On Forwarding 6LoWPAN Fragments over a Multihop IPv6 Network
draft-ietf-6lo-minimal-fragment-15

Document Type Active Internet-Draft (6lo WG)
Last updated 2020-07-06 (latest revision 2020-03-23)
Replaces draft-watteyne-6lo-minimal-fragment
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6lo                                                     T. Watteyne, Ed.
Internet-Draft                                            Analog Devices
Intended status: Standards Track                         P. Thubert, Ed.
Expires: 24 September 2020                                 Cisco Systems
                                                              C. Bormann
                                                 Universitaet Bremen TZI
                                                           23 March 2020

      On Forwarding 6LoWPAN Fragments over a Multihop IPv6 Network
                   draft-ietf-6lo-minimal-fragment-15

Abstract

   This document provides generic rules to enable the forwarding of
   6LoWPAN fragment over a route-over network.  Forwarding fragments can
   improve both the end-to-end latency and reliability, and reduce the
   buffer requirements in intermediate nodes; it may be implemented
   using RFC 4944 and virtual reassembly buffers.

Status of This Memo

   This Internet-Draft is submitted in full conformance with the
   provisions of BCP 78 and BCP 79.

   Internet-Drafts are working documents of the Internet Engineering
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   This Internet-Draft will expire on 24 September 2020.

Copyright Notice

   Copyright (c) 2020 IETF Trust and the persons identified as the
   document authors.  All rights reserved.

   This document is subject to BCP 78 and the IETF Trust's Legal
   Provisions Relating to IETF Documents (https://trustee.ietf.org/
   license-info) in effect on the date of publication of this document.
   Please review these documents carefully, as they describe your rights
   and restrictions with respect to this document.  Code Components
   extracted from this document must include Simplified BSD License text

Watteyne, et al.        Expires 24 September 2020               [Page 1]
Internet-Draft             fragment forwarding                March 2020

   as described in Section 4.e of the Trust Legal Provisions and are
   provided without warranty as described in the Simplified BSD License.

Table of Contents

   1.  Introduction  . . . . . . . . . . . . . . . . . . . . . . . .   2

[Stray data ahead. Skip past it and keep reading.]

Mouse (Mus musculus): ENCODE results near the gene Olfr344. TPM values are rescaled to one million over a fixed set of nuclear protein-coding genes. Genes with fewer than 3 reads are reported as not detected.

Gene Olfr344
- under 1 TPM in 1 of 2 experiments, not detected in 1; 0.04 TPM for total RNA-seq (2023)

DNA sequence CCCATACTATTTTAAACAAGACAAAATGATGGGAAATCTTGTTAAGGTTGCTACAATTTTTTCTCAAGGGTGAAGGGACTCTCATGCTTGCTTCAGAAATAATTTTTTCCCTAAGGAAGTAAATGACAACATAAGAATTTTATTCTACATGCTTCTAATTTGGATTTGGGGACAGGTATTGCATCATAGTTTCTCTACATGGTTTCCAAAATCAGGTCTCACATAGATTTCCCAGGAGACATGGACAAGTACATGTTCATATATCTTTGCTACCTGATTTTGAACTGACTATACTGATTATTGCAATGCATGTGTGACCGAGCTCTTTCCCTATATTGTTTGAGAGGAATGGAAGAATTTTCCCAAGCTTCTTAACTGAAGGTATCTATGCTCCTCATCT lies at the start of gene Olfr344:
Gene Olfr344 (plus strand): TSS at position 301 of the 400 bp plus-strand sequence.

2.  Terminology . . . . . . . . . . . . . . . . . . . . . . . . .   3
     2.1.  BCP 14  . . . . . . . . . . . . . . . . . . . . . . . . .   3
     2.2.  Referenced Work . . . . . . . . . . . . . . . . . . . . .   3
     2.3.  New Terms . . . . . . . . . . . . . . . . . . . . . . . .   4
   3.  Overview of 6LoWPAN Fragmentation . . . . . . . . . . . . . .   4
   4.  Limitations of Per-Hop Fragmentation and Reassembly . . . . .   6
     4.1.  Latency . . . . . . . . . . . . . . . . . . . . . . . . .   6
     4.2.  Memory Management and Reliability . . . . . . . . . . . .   6
   5.  Forwarding Fragments  . . . . . . . . . . . . . . . . . . . .   7
   6.  Virtual Reassembly Buffer (VRB) Implementation  . . . . . . .   9
   7.  Security Considerations . . . . . . . . . . . . . . . . . . .  10
   8.  IANA Considerations . . . . . . . . . . . . . . . . . . . . .  11
   9.  Acknowledgments . . . . . . . . . . . . . . . . . . . . . . .  11
   10. Normative References  . . . . . . . . . . . . . . . . . . . .  11
   11. Informative References  . . . . . . . . . . . . . . . . . . .  12
   Authors' Addresses  . . . . . . . . . . . . . . . . . . . . . . .  13

1.  Introduction

   The original 6LoWPAN fragmentation is defined in [RFC4944] for use
   over a single Layer 3 hop, though possibly multiple Layer 2 hops in a
   mesh-under network, and was not modified by the [RFC6282] update.
   6LoWPAN operations including fragmentation depend on a Link-Layer
   security that prevents any rogue access to the network.

   In a route-over 6LoWPAN network, an IP packet is expected to be
   reassembled at each intermediate hop, uncompressed, pushed to Layer 3
   to be routed, and then compressed and fragmented again.  This draft
   introduces an alternate approach called 6LoWPAN Fragment Forwarding
   (6FF) whereby an intermediate node forwards a fragment (or the bulk
   thereof, MTU permitting) without reassembling if the next hop is a
   similar 6LoWPAN link.  The routing decision is made on the first
   fragment of the datagram, which has the IPv6 routing information.
   The first fragment is forwarded immediately and a state is stored to
   enable forwarding the next fragments along the same path.

   Done right, 6LoWPAN Fragment Forwarding techniques lead to more
   streamlined operations, less buffer bloat and lower latency.  But it
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